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Canine Influenza

The Florida Veterinary Medical Association has sent an alert about a Canine Influenza outbreak in Palm Beach, Florida. The initial number exceeds 60 reported from a shelter and other pets are being currently diagnosed. This news is a concern for Central Florida because Canine influenza (CI), or dog flu, is a highly contagious viral infection affecting dogs and also cats. There are two strains of canine influenza virus: H3N8 and H3N2. This outbreak is caused by H3N2, the same strain that attacked Central Florida in 2017-2018!

Influenza viruses are dangerous because they can morph and evolve to infect different species, H3N2 is known to infect cats and ferrets but thankfully not humans.

Canine influenza is transmitted through droplets or particles that aerosolize from coughing, barking, and sneezing. Dogs that are in kennels, groomers, day care facilities, and are rescued from shelters are at increased risk. Canine influenza can also be spread indirectly through contact with virus particles left on objects kennels, food and water bowls, collars, and leashes. People that have been in contact with infected dogs can also pass it to healthy ones. Therefore, disinfection and limited contact are paramount to contain this outbreak. Just like our Covid-19 pandemic, basic hygiene, limiting contact, and seeking veterinary vaccines to prevent the disease is the best plan of attack.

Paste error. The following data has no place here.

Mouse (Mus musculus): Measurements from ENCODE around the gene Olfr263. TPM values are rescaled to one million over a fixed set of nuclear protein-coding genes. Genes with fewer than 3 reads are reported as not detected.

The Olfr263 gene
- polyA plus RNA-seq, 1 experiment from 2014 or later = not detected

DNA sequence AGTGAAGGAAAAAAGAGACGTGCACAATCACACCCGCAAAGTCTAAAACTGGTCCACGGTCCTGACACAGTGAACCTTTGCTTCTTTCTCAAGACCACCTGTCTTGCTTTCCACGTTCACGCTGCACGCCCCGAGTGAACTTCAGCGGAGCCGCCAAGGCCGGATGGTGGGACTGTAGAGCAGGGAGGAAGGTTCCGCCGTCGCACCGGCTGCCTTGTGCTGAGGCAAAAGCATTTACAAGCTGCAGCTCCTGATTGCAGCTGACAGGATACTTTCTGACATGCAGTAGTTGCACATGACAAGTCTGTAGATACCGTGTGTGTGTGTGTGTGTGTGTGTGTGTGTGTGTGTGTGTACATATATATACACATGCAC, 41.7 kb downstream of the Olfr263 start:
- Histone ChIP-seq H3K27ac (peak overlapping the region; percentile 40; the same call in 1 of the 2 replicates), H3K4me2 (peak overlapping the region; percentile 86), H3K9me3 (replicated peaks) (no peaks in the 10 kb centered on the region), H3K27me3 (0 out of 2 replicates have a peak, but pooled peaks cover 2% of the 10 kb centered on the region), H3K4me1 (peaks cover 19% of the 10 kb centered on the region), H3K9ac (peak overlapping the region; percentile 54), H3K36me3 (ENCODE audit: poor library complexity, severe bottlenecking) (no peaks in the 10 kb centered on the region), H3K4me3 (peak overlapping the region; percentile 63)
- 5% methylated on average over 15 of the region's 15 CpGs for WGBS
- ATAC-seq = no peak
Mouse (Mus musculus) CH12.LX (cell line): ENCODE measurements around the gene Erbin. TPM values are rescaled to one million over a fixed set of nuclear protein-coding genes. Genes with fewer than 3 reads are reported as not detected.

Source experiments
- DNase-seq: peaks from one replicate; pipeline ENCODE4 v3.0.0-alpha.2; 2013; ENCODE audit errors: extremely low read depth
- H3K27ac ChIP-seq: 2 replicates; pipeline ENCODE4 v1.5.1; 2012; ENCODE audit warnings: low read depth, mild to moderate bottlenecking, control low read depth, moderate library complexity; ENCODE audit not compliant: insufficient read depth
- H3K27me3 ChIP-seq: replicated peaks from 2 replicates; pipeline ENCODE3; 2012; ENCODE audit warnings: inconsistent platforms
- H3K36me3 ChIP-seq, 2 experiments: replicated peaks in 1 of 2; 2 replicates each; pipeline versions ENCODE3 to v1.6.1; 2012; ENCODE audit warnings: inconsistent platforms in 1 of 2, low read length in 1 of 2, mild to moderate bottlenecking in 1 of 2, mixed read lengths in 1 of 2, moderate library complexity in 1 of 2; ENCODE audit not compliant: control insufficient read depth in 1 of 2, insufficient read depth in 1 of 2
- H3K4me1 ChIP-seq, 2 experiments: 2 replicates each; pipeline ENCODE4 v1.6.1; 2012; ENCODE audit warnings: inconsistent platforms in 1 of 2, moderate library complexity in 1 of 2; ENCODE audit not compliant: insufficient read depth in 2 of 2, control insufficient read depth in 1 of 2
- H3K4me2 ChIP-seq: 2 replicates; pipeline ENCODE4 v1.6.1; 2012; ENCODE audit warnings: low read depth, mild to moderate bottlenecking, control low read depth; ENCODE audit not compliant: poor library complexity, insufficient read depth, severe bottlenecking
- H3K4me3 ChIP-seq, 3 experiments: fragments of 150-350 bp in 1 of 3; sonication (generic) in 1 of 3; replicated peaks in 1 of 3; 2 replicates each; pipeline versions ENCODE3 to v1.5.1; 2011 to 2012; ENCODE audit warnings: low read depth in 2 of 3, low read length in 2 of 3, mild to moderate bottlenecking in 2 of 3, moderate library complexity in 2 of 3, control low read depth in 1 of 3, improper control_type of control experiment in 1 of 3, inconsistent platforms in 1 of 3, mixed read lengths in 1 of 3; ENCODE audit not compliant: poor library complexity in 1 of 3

The virus can remain infectious on surfaces for up to 48 hours, on clothing for 24 hours, and on hands for 12 hours. It is important to implement washing of hands, changing clothes, and disinfecting shoes if we were in contact with an infected dog.

The incubation period for H3N2 is quick! Dogs may start showing respiratory signs between 2 and 8 days after infection. Dogs are most contagious during the incubation period and shed the virus even though they are not showing clinical signs of illness.

All dogs exposed to canine influenza virus will become infected, with approximately 80% developing clinical signs of disease and 20% being asymptomatic. Of those showing symptoms, 80-90% will recover within 2 weeks with antibiotics and supportive care but approximately 15-20% might become severely ill and develop fatal pneumonia.

Symptoms include a soft, moist cough, nasal and/or ocular discharge, sneezing, lethargy, and anorexia. Many dogs develop a purulent nasal discharge and fever (104-105oF). The nasal discharge is usually caused by secondary bacterial infections.

Tests are available to diagnose and identify strains of the canine influenza virus. We send PCR tests for the diagnosis of canine influenza and recommend treating at home with antibiotics, immune system boosters, and food therapy. If your pet develops pneumonia then hospitalization at a 24-hour facility is indicated.

This is a preventable disease, there is a vaccine available against both strains of this highly contagious virus. Stay away from crowded places where multiple dogs gather like daycare facilities, dog parks, and dog-friendly events. Do not let your dog drink from common dog water bowls. Please contact your veterinarian and protect your pets against the dog flu.

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